By Jeff Ferry, CPA Research Director
This past April, on a 92-mile bike ride through the hills of Monterey, California, I met a young man I’m proud to call a friend, Rasheen Malone.
Rasheen grew up in a tough section of Brooklyn, not far from where I was born. At 18, Rasheen joined the U.S. Marines. He did four tours of duty in Iraq and Afghanistan. On one of those tours, he stepped on an IED (land mine) and had both his legs blown off. Military surgeons fixed him up—he has two rods and 13 pins in each leg, and to watch him walk you might not know it. As we biked, slowly, up the steepest part of the climb in the Monterey hills, I asked Rasheen how it feels to pull a bike uphill with all that hardware in his legs.
He looked at me and smiled. “It hurts, man,” was all he said.
Malone and the ex-Marine buddies with him on that ride are big supporters of the armor plating now used on U.S. military vehicles in Iraq and Afghanistan. That hardened steel armor, introduced in 2007 in the MRAP vehicle, has saved an estimated 40,000 U.S. lives, according to one military estimate. According to another, a soldier is “between nine and 14 times less likely to be killed” hitting a land mine in the new generation of armored vehicle than in a traditional Humvee.
The Trump Administration is looking at applying Section 232 of the 1962 Trade Expansion Act and restricting steel imports into the U.S. on the grounds that steel is critical to U.S. national security. Many economists don’t understand the complexity of the steel supply chain. Free traders who live in a world of simplified supply-and-demand curves think of steel as a mass-produced, low-tech product made in hot, dirty, blast furnaces and hammered into shapes in noisy steel mills. But there is a lot more subtlety to the steel industry than plain old crude steel.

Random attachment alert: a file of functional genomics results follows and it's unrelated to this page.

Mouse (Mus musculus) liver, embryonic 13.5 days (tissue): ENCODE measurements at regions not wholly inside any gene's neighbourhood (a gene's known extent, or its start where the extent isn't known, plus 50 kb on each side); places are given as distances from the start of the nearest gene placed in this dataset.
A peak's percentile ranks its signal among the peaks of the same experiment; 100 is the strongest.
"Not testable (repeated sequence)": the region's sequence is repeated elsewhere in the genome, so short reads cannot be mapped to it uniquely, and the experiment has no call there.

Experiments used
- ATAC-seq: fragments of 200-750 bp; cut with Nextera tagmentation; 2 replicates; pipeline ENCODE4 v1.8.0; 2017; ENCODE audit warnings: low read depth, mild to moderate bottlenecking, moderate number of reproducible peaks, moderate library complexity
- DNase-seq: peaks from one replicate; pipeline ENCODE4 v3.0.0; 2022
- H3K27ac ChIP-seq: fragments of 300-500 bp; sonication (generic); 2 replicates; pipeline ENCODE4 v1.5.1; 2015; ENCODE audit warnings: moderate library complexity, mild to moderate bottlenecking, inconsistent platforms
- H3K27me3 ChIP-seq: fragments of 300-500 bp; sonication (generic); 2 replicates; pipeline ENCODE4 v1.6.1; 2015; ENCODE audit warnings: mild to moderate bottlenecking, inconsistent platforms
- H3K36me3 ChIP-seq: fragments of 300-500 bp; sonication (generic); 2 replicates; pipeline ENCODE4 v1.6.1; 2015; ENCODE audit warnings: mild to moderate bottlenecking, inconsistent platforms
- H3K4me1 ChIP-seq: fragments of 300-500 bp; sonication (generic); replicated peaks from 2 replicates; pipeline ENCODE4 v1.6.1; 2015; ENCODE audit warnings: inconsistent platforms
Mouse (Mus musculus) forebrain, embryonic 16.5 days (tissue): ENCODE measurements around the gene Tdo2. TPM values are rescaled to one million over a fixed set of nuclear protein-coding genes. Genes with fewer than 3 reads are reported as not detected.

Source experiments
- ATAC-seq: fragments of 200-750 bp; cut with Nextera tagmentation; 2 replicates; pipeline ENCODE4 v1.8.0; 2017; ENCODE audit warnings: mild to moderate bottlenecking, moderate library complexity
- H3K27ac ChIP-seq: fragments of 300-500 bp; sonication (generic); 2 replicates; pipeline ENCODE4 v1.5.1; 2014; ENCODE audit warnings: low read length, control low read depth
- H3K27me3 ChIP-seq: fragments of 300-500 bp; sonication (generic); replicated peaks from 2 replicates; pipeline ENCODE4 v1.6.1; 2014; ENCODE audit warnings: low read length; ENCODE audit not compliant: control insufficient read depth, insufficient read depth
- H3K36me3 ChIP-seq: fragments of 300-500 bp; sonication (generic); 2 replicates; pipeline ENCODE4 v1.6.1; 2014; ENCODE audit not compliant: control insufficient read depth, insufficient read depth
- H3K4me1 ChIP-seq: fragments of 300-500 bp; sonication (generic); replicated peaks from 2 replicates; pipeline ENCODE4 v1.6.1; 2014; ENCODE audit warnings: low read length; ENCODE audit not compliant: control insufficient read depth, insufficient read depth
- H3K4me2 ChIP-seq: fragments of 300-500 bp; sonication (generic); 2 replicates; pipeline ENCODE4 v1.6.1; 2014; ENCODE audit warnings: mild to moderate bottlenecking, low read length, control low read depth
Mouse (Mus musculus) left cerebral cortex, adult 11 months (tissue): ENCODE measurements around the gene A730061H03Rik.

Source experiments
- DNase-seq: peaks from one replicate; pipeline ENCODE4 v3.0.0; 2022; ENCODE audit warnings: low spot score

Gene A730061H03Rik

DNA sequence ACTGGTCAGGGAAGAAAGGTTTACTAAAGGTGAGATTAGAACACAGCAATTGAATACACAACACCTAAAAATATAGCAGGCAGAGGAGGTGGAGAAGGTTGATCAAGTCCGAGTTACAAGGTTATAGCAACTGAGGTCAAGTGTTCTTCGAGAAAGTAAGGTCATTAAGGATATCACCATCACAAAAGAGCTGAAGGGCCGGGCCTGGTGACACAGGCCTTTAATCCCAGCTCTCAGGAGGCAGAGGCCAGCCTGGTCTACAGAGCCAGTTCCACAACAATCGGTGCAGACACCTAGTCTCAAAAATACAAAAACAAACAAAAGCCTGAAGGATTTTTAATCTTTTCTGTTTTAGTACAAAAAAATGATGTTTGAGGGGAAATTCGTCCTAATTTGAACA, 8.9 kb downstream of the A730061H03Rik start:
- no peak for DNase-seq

Specialty steels are used throughout the military, in weapons, vehicles, armor, tools and other defense systems. Basic steel, such as the sheet steel on your refrigerator, does not have the strength, hardness, or lightness needed for many military applications. Steelmaker Nucor makes forgings that are used in the Abrams tank and the Bradley Fighting Vehicles. Forgings are steel products specially cast to be much harder than bulk steel. TimkenSteel makes the hardened and treated steel used by U.S. Air Force “bunker-busting” bombs, to make bomb casings harder and eliminate collateral damage. Allegheny Technologies Inc. (ATI) makes alloy steels, adding nickel, titanium, and other metals to steel, to create products that are more heat-resistant, or stronger, or lighter, all qualities required in the latest generations of fighter jets.
For all these steelmakers, defense markets are just a small share of their business. All of their businesses rely on a mixture of plain old bulk steel and a range of specialty steels to achieve sustainable levels of revenue and profitability. In every case, the defense business relies on a thriving non-defense market to add up to a sustainable business. As ATI Vice President Terrence Hartford explained in testimony last month: “The production for all defense applications represents in our case perhaps 10 percent of total production…The survival of this industry however is dependent on the viability of all its businesses, not just defense-related production…the economic welfare of our high volume stainless steel operations directly impacts our ability to serve the needs of our military.”
The core problem of the U.S. steel business is that due to a global oversupply of bulk steel, and some specialty steels such as stainless, the industry is losing money ($1.7 billion in 2015 according to Nucor CEO John Ferriola) and shrinking.
Overproduction in China